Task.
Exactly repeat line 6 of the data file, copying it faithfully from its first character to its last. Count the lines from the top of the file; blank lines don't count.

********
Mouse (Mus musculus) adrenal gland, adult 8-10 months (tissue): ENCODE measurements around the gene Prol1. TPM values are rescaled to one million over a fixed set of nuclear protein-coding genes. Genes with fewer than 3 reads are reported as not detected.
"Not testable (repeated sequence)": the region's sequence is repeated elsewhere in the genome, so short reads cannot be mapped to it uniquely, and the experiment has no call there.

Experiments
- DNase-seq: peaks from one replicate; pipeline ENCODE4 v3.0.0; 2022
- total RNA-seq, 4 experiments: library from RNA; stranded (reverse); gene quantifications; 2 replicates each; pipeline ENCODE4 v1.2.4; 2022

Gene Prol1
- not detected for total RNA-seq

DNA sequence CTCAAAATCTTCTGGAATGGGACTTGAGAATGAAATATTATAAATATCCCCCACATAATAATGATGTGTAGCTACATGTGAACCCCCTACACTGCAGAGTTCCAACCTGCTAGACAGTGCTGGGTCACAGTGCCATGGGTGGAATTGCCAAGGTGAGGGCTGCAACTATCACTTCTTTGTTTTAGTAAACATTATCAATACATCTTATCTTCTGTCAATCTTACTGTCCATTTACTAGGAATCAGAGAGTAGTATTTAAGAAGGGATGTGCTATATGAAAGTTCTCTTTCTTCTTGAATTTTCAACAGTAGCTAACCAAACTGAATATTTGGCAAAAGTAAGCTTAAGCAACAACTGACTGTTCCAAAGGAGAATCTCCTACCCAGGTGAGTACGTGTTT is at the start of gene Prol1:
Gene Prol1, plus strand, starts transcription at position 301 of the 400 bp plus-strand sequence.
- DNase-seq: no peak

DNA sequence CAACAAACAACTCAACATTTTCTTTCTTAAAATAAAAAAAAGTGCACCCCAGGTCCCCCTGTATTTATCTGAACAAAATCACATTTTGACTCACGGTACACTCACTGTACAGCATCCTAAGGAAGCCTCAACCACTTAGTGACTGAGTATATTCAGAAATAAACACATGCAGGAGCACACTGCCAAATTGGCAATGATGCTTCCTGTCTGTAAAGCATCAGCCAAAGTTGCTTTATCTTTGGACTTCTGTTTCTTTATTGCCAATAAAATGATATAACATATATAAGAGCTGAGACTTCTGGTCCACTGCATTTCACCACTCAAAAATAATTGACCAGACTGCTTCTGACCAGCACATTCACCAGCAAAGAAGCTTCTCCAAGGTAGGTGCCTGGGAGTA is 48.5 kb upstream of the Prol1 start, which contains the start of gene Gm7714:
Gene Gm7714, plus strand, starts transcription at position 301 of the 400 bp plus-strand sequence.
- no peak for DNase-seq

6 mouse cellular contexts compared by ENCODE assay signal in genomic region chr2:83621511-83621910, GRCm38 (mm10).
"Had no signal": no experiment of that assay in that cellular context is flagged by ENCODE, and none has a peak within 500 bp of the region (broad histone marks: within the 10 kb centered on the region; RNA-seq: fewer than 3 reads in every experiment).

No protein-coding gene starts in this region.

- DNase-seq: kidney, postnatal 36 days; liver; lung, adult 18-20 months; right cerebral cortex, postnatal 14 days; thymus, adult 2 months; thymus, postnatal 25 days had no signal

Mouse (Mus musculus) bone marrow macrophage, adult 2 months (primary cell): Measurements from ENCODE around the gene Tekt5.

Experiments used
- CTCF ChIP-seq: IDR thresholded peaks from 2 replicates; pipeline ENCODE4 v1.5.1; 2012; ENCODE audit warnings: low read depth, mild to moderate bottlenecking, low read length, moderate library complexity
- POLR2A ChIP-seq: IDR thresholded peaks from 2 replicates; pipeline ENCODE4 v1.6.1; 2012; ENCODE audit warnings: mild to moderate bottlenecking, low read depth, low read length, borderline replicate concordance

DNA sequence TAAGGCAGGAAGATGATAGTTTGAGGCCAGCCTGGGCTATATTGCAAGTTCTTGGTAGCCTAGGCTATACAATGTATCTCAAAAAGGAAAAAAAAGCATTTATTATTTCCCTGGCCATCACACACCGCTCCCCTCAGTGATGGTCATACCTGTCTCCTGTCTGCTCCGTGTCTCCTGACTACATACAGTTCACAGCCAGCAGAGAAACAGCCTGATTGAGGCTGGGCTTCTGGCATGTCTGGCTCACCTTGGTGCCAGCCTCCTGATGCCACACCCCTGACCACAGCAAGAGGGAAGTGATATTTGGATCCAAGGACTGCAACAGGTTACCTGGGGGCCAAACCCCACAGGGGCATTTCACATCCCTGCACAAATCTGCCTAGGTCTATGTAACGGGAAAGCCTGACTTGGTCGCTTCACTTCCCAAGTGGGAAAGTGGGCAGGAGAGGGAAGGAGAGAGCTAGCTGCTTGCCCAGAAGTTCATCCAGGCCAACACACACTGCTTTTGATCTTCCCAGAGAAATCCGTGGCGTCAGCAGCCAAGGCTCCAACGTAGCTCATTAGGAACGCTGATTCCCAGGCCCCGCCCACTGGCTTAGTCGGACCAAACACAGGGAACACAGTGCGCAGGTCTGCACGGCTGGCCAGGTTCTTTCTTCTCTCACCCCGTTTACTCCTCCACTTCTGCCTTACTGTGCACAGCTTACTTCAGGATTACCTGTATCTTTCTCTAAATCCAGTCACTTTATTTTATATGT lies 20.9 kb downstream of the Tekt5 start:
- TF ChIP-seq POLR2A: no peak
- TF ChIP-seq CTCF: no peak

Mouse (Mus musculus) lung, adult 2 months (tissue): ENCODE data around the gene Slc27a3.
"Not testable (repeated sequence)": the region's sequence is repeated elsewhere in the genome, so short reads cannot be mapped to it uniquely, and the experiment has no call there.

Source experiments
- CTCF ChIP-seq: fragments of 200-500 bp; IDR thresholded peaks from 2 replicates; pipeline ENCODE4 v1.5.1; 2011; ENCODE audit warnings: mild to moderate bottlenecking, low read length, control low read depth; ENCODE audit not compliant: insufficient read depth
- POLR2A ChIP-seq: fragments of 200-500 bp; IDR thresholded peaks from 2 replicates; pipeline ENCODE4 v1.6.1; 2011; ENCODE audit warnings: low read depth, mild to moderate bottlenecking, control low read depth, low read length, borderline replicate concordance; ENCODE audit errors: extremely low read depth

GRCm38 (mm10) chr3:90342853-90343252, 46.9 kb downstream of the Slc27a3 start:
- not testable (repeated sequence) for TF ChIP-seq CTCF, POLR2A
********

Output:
Gene Prol1